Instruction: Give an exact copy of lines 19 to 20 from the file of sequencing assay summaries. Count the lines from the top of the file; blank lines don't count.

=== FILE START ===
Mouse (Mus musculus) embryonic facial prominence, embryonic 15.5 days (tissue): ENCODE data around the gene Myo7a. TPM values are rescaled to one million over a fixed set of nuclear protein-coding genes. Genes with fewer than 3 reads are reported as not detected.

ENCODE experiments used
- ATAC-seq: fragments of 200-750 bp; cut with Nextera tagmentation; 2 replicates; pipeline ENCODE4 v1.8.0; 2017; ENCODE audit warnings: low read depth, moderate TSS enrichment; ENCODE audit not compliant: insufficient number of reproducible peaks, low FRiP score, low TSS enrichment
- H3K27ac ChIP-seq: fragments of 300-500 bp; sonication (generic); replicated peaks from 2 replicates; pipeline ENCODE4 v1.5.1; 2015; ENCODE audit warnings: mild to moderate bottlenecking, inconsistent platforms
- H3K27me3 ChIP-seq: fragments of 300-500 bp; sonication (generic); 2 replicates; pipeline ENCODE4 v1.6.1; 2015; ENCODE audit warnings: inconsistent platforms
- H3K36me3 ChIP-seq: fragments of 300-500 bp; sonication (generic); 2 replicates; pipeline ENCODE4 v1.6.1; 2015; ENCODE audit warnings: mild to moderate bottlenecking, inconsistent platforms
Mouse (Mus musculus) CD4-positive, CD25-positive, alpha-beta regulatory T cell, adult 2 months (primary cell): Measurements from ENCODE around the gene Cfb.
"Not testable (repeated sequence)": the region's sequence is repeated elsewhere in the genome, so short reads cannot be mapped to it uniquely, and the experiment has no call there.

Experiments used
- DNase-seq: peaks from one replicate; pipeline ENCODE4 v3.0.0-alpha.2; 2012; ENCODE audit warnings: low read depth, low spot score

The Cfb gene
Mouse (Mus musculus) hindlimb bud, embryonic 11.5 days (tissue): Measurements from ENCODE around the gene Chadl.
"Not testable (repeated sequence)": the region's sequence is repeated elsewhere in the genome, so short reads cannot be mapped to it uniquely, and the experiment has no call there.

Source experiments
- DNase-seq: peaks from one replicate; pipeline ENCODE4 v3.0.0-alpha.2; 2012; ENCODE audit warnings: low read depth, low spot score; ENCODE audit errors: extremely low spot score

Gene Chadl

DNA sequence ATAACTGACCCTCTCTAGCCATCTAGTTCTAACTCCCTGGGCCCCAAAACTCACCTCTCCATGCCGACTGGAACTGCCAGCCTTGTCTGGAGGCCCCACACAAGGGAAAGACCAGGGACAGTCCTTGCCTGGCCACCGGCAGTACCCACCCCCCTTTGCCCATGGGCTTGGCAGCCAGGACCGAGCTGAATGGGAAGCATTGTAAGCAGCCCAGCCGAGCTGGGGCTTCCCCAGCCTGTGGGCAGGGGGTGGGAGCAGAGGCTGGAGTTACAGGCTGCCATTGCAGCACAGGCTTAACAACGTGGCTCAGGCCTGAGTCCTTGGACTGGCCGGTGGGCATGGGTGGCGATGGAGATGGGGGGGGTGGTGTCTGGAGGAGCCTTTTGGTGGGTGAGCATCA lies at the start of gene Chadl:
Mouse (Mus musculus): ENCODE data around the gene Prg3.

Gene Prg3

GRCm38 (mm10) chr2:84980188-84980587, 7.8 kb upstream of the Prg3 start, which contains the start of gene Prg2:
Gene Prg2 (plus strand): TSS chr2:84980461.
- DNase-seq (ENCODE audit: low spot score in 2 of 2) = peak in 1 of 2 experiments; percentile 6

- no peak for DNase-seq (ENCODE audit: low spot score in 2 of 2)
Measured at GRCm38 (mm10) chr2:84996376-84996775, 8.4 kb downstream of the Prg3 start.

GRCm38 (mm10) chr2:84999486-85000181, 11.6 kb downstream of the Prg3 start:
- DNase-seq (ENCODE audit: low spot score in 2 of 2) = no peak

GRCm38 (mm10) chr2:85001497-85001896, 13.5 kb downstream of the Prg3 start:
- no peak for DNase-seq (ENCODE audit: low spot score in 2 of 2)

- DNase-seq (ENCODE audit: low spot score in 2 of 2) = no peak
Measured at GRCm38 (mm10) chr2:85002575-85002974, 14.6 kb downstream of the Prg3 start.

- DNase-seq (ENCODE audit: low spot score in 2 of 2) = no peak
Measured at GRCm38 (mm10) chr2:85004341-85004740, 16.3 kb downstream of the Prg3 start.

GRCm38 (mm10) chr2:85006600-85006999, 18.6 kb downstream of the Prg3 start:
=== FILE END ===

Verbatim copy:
Gene Prg3

GRCm38 (mm10) chr2:84980188-84980587, 7.8 kb upstream of the Prg3 start, which contains the start of gene Prg2: